Statoil and partner
ExxonMobil have made
a large gas discovery
in the Statoil-operated
Block 2 licence in
Dar es Salaam, Tanzania --- 21 June 2012 - The government of Tanzania has nearly tripled its estimate of recoverable natural gas reserves to 28.74 trillion cubic feet (Tcf) from 10 trillion, and plans to introduce new legislation later this year to regulate the gas industry.
Reuters reports that the government raised its estimate after huge recent discoveries in the East African country's deep-water offshore region.
Energy and minerals minister Sospeter Muhongo said in a statement sent to Reuters that the recoverable gas reserves were estimated at 20.97Tcf offshore and 4.27 to 7.77Tcf onshore.
“Deep-water offshore oil and gas exploration is a very expensive undertaking. It is important to ensure that this gas and oil exploration momentum continues, and that the government will give a bigger push for companies to proceed,’ Muhongo added.
The minister said the latest gas reserve estimates took into account last week's discovery by Norwegian oil firm Statoil and ExxonMobil of a big gas deposit off Tanzania at the Lavani well, with an estimated 3Tcf of gas.
The discovery confirms East Africa's status as one of the world's fastest-growing gas hubs.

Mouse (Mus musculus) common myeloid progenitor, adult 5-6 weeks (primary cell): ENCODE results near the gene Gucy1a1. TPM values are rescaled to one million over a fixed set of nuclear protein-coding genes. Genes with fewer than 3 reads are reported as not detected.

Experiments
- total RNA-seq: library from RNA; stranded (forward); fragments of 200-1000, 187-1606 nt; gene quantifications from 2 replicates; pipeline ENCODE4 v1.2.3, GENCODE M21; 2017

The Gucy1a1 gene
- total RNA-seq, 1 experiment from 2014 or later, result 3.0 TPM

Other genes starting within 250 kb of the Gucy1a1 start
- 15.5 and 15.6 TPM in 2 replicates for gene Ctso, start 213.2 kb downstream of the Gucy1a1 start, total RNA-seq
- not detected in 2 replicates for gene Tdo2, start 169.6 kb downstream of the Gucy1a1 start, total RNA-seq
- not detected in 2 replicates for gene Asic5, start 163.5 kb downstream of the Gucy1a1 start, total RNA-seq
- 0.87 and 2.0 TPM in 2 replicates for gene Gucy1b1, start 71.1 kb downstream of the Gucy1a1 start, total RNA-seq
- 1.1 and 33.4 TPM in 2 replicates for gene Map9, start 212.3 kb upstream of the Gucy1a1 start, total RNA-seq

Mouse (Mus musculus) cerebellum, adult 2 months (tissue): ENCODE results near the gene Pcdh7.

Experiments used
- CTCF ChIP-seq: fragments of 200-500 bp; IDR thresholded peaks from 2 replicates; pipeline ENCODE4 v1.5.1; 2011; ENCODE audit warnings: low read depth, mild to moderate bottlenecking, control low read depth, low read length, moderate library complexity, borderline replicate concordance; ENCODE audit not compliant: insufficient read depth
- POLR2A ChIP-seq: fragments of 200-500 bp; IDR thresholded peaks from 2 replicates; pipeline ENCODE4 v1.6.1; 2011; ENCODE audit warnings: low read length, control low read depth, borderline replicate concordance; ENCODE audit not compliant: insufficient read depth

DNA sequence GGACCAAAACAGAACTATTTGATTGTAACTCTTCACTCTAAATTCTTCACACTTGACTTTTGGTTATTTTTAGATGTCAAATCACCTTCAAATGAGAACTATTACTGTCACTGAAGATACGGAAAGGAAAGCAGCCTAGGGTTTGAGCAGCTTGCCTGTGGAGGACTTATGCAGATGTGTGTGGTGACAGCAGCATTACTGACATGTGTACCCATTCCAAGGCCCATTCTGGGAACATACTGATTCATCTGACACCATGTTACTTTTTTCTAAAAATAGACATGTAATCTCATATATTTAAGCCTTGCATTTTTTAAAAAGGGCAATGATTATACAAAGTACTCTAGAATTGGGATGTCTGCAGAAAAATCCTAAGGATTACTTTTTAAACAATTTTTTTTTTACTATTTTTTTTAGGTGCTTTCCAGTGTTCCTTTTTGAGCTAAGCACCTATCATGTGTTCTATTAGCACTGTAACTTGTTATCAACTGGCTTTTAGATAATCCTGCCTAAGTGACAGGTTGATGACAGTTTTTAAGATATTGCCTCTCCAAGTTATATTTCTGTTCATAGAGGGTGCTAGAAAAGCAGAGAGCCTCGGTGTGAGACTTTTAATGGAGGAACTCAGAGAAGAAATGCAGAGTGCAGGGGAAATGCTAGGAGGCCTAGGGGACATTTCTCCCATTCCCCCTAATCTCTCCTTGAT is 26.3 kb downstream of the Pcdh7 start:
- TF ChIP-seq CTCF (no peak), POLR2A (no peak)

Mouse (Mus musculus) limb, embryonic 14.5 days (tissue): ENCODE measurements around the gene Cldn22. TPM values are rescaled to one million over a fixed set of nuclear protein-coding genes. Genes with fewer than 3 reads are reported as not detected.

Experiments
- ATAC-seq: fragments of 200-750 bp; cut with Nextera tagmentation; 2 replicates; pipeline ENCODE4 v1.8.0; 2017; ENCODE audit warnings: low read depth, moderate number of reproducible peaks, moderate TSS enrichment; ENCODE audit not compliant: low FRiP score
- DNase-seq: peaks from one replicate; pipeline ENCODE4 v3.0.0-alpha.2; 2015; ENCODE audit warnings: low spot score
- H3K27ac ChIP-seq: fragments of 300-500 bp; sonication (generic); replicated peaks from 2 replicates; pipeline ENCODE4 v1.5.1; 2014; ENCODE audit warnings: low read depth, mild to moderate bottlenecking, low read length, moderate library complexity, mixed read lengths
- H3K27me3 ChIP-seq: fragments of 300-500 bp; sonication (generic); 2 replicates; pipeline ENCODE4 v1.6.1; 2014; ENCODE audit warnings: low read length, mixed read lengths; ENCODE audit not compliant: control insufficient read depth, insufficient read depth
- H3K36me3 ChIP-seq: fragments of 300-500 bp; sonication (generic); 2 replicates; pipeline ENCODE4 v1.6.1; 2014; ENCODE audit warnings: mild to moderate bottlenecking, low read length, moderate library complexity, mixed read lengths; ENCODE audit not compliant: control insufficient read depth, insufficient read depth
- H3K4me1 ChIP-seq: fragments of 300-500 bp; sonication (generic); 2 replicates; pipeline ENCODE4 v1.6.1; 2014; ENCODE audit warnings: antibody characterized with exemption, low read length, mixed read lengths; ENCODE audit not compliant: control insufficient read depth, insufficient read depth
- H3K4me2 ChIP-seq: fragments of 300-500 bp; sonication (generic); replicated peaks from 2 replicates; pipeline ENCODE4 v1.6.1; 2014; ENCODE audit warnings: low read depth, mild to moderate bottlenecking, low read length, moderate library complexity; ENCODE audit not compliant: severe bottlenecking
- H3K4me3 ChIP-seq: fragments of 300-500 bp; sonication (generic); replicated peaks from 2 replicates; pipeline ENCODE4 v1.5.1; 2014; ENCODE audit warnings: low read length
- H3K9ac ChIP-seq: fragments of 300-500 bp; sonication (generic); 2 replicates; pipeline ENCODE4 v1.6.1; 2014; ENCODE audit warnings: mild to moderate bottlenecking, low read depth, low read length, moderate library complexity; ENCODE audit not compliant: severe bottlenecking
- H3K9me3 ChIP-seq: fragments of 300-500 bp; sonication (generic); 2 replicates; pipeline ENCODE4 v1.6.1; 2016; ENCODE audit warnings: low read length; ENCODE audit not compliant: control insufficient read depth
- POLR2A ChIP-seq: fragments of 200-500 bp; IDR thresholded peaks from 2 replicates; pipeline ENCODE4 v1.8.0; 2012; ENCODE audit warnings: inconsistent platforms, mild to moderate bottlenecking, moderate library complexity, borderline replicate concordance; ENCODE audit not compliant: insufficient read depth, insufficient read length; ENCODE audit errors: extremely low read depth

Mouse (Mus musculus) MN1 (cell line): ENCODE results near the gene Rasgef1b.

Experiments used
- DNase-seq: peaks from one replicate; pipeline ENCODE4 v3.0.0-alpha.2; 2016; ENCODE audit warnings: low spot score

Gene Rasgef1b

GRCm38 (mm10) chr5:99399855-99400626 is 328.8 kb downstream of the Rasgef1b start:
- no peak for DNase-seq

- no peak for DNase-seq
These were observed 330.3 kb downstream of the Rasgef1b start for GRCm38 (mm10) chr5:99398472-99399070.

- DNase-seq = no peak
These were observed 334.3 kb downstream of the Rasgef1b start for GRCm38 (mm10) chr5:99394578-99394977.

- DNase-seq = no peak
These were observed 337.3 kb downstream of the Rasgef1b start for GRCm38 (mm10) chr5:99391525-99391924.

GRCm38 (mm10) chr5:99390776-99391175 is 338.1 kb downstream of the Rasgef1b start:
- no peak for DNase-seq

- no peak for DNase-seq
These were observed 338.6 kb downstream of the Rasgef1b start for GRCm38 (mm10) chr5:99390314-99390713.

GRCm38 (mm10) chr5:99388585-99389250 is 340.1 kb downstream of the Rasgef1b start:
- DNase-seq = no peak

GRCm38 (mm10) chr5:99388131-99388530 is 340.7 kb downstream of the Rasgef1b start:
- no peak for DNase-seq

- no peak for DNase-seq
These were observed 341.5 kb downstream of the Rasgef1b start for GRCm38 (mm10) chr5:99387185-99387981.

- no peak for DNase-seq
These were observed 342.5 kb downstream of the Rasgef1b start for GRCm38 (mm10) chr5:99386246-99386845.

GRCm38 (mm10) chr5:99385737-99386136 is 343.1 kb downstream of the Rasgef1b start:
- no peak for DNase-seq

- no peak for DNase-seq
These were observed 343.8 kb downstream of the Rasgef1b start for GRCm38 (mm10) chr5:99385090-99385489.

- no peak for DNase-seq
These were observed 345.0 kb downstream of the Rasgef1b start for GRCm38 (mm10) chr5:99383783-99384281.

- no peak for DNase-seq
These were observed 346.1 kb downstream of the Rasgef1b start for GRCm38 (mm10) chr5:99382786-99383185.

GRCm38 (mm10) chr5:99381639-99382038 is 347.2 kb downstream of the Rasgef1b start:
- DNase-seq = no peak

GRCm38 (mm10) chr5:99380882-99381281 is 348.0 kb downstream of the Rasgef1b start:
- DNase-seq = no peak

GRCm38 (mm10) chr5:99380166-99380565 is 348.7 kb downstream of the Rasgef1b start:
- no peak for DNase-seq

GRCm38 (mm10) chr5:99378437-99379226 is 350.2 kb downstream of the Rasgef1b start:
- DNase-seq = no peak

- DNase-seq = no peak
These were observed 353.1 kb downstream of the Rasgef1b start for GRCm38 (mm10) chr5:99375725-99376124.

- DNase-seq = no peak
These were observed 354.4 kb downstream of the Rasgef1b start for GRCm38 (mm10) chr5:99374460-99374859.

The U.S. Geological Survey estimates that 253Tcf may lie off Tanzania, Kenya and Mozambique, relatively close to Asia's lucrative liquefied natural gas (LNG) markets.
Muhongo said the government had so far granted 28 licences to some 19 companies to explore for gas and oil. “Some of the world's biggest oil and gas exploration companies are in the country for the exploration work,” he revealed.
“Exploration at the offshore, deep-water region is moving at a fast speed,” he declared. There are currently five oil and gas exploration rigs operating in the country.”
Other companies licensed to search in Tanzania include the UK's BG Group, Ophir Energy, Royal Dutch Shell, Irish exploration firm Aminex Plc and Brazil's Petrobras.
The minister went on to say that the government was preparing rules for overseeing an energy sector, which he expected to drive the Tanzanian economy.
“Our expectation is that the legislation and master plan should be in place by October 2012.”
Source: Reuters Africa. For more information, click here.